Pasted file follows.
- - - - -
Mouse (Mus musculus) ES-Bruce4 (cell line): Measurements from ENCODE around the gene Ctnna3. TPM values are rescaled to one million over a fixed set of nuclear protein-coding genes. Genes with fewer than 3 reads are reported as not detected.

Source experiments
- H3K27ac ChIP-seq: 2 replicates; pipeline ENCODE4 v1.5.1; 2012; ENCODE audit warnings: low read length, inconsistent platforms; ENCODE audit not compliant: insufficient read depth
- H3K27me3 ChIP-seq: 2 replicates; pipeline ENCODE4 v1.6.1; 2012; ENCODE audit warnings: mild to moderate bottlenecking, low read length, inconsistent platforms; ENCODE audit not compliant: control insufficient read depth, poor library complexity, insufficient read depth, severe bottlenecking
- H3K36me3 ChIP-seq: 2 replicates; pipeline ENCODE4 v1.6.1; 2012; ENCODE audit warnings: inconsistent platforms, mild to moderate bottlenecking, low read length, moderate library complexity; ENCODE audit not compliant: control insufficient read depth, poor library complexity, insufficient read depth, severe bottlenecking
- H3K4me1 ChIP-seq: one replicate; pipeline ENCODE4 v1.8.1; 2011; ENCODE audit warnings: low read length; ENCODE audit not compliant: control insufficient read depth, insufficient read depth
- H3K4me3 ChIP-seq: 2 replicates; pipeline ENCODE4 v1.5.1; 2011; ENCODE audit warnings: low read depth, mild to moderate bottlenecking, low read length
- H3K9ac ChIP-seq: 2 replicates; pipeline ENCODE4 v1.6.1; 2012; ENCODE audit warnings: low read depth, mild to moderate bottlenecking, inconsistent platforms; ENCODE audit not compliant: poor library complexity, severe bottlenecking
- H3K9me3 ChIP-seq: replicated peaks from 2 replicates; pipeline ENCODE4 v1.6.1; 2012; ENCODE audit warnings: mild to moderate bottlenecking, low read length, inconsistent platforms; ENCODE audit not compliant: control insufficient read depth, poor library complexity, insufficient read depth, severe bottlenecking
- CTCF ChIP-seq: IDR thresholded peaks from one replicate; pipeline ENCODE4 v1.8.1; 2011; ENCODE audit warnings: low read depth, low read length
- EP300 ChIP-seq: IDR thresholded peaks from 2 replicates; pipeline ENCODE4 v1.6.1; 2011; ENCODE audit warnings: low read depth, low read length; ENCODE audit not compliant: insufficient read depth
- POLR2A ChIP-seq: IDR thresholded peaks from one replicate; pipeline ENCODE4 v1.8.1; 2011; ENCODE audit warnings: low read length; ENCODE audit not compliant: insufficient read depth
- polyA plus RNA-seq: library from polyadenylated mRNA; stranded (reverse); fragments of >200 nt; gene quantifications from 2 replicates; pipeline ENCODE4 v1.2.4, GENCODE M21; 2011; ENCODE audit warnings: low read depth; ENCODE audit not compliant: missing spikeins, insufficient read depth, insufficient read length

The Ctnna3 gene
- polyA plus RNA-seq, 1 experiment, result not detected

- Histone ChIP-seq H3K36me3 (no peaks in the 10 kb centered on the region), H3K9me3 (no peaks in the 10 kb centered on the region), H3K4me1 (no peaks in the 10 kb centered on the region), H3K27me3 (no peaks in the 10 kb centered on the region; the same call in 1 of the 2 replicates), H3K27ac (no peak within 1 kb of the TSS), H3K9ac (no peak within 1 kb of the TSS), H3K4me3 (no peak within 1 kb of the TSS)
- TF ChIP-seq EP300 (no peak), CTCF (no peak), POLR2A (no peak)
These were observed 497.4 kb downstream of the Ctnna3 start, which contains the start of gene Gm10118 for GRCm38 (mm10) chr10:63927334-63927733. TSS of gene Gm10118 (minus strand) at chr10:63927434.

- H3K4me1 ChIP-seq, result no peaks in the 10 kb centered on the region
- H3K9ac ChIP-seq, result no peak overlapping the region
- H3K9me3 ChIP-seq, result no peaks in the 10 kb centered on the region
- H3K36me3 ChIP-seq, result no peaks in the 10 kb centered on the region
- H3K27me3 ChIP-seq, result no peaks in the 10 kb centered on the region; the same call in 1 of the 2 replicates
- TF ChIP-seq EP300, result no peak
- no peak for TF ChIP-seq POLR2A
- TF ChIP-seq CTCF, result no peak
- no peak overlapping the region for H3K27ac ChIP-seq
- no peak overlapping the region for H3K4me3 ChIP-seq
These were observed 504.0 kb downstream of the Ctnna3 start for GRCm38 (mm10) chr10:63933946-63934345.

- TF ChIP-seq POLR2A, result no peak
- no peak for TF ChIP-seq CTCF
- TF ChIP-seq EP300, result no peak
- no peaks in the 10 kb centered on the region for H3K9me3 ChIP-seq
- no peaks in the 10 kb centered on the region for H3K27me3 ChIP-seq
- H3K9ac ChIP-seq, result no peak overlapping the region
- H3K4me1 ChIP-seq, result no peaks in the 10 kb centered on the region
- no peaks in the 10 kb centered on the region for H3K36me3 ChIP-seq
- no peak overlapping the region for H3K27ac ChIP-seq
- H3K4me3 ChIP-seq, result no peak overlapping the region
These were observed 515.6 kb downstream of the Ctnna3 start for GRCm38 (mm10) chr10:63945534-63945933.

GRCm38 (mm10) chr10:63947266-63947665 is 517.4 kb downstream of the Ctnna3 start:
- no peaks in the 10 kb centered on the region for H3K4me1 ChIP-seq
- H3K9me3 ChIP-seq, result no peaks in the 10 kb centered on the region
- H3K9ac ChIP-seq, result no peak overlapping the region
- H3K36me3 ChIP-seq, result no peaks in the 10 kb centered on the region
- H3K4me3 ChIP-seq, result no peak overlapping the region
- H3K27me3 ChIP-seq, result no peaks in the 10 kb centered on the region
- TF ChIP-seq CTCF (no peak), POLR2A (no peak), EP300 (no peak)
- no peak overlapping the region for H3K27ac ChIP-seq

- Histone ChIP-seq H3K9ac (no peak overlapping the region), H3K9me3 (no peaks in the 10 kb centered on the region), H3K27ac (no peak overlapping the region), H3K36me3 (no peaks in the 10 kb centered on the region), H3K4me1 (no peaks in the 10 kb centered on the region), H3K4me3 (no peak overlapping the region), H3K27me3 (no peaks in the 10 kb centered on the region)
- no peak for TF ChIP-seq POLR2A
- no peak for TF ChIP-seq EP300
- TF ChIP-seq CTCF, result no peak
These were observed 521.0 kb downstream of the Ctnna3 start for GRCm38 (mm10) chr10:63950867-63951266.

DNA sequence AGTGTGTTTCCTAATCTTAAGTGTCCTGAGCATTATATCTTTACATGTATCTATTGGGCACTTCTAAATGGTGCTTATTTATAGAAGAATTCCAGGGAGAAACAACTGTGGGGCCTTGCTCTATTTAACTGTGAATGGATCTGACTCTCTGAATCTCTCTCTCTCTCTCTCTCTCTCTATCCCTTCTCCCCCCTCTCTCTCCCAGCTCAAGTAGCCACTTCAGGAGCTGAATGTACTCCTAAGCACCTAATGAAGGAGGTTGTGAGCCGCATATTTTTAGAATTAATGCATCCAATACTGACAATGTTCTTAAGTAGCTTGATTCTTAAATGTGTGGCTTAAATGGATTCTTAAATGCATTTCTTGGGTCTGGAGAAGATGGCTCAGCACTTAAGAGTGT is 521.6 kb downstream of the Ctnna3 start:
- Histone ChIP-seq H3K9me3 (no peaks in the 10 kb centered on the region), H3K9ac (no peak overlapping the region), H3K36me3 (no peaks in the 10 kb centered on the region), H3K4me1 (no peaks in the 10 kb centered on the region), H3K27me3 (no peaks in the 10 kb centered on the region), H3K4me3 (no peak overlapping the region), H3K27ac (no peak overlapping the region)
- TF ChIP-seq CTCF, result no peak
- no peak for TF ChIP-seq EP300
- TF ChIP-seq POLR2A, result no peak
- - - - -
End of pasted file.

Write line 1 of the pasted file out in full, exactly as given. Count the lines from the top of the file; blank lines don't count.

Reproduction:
Mouse (Mus musculus) ES-Bruce4 (cell line): Measurements from ENCODE around the gene Ctnna3. TPM values are rescaled to one million over a fixed set of nuclear protein-coding genes. Genes with fewer than 3 reads are reported as not detected.